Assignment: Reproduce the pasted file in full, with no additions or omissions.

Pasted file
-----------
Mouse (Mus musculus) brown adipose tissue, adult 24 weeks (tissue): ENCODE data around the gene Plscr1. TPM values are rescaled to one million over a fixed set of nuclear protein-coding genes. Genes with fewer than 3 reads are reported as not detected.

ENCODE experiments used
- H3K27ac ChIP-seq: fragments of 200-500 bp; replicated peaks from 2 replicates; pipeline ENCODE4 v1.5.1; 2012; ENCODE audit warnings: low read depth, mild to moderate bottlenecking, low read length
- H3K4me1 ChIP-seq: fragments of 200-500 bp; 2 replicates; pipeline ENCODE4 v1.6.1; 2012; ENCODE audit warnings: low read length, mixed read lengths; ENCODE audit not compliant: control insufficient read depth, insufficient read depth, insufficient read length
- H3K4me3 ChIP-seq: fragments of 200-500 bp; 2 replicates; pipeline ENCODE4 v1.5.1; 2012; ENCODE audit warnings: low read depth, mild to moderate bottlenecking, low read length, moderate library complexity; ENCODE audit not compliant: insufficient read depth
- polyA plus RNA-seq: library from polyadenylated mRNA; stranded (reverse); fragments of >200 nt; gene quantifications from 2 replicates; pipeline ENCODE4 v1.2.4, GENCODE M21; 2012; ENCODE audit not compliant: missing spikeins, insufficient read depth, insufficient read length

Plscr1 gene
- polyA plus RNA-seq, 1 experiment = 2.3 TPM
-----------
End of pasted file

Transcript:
Mouse (Mus musculus) brown adipose tissue, adult 24 weeks (tissue): ENCODE data around the gene Plscr1. TPM values are rescaled to one million over a fixed set of nuclear protein-coding genes. Genes with fewer than 3 reads are reported as not detected.

ENCODE experiments used
- H3K27ac ChIP-seq: fragments of 200-500 bp; replicated peaks from 2 replicates; pipeline ENCODE4 v1.5.1; 2012; ENCODE audit warnings: low read depth, mild to moderate bottlenecking, low read length
- H3K4me1 ChIP-seq: fragments of 200-500 bp; 2 replicates; pipeline ENCODE4 v1.6.1; 2012; ENCODE audit warnings: low read length, mixed read lengths; ENCODE audit not compliant: control insufficient read depth, insufficient read depth, insufficient read length
- H3K4me3 ChIP-seq: fragments of 200-500 bp; 2 replicates; pipeline ENCODE4 v1.5.1; 2012; ENCODE audit warnings: low read depth, mild to moderate bottlenecking, low read length, moderate library complexity; ENCODE audit not compliant: insufficient read depth
- polyA plus RNA-seq: library from polyadenylated mRNA; stranded (reverse); fragments of >200 nt; gene quantifications from 2 replicates; pipeline ENCODE4 v1.2.4, GENCODE M21; 2012; ENCODE audit not compliant: missing spikeins, insufficient read depth, insufficient read length

Plscr1 gene
- polyA plus RNA-seq, 1 experiment = 2.3 TPM